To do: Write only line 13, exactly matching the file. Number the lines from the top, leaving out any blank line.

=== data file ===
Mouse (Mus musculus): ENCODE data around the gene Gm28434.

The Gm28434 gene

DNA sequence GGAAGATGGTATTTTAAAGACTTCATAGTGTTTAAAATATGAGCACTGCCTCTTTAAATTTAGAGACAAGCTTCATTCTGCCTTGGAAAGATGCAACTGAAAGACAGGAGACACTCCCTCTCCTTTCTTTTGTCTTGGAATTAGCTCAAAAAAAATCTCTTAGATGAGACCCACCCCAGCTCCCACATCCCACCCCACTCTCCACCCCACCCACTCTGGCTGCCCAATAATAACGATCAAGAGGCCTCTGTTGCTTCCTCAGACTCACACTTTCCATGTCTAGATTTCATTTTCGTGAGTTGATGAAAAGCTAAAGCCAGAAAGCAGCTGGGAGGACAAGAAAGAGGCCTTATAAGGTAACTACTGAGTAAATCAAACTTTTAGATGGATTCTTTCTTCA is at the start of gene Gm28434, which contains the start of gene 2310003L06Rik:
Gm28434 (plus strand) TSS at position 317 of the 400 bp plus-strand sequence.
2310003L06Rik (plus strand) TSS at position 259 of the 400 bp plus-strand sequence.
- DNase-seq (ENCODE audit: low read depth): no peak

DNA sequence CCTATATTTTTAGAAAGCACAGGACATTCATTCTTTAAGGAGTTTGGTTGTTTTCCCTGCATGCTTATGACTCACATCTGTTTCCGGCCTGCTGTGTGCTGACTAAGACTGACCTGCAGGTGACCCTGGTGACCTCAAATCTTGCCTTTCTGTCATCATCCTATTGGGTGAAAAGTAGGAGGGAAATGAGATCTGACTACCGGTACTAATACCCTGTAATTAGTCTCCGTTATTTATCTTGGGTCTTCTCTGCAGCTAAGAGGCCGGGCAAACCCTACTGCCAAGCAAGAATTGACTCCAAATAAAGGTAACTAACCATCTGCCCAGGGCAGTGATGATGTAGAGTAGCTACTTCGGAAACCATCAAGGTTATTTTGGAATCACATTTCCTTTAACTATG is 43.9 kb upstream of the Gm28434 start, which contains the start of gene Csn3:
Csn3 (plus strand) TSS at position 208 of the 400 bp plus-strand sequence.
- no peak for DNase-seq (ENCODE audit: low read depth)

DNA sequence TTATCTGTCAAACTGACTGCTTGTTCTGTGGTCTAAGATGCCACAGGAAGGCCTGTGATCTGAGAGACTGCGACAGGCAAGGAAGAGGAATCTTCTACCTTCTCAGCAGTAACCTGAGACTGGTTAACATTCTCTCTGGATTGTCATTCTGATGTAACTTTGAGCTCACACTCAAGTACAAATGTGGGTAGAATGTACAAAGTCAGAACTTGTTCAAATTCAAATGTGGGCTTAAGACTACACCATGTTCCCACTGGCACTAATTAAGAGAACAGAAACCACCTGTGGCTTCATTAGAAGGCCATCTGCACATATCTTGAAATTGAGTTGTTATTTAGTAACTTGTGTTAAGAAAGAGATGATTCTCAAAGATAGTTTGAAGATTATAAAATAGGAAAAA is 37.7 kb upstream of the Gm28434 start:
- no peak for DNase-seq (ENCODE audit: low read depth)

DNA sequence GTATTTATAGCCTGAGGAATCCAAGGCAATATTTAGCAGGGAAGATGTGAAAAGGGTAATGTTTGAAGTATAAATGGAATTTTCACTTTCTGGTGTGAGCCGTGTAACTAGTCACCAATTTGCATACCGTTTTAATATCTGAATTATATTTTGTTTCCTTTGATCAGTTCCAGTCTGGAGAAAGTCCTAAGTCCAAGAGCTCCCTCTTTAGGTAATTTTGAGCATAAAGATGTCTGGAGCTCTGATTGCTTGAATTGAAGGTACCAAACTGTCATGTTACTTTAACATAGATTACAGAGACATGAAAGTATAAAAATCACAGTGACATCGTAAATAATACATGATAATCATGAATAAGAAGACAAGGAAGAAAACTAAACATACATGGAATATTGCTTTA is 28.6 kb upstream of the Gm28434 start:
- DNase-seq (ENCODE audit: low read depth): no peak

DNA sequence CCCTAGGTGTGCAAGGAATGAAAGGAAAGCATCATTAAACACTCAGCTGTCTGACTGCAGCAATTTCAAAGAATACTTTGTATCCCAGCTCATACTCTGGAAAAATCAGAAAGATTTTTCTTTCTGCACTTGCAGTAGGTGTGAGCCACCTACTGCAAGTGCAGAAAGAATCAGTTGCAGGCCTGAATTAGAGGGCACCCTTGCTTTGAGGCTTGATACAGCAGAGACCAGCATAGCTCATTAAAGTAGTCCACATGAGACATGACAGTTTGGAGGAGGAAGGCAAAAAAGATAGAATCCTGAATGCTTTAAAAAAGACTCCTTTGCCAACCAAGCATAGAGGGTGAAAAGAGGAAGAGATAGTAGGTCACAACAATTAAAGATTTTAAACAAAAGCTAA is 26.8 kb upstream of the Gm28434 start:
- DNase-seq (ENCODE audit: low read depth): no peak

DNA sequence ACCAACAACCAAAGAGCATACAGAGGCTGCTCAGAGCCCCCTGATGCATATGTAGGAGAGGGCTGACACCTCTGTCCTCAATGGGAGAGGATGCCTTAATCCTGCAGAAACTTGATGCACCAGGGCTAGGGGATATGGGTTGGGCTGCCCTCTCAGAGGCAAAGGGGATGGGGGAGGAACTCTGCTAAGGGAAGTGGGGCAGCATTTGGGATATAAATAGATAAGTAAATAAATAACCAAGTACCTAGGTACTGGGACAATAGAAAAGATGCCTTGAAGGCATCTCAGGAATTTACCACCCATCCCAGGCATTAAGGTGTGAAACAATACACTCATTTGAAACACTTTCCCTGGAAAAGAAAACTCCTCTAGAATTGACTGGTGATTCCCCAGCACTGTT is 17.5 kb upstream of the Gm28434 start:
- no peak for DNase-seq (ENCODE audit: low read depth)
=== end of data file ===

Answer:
- DNase-seq (ENCODE audit: low read depth): no peak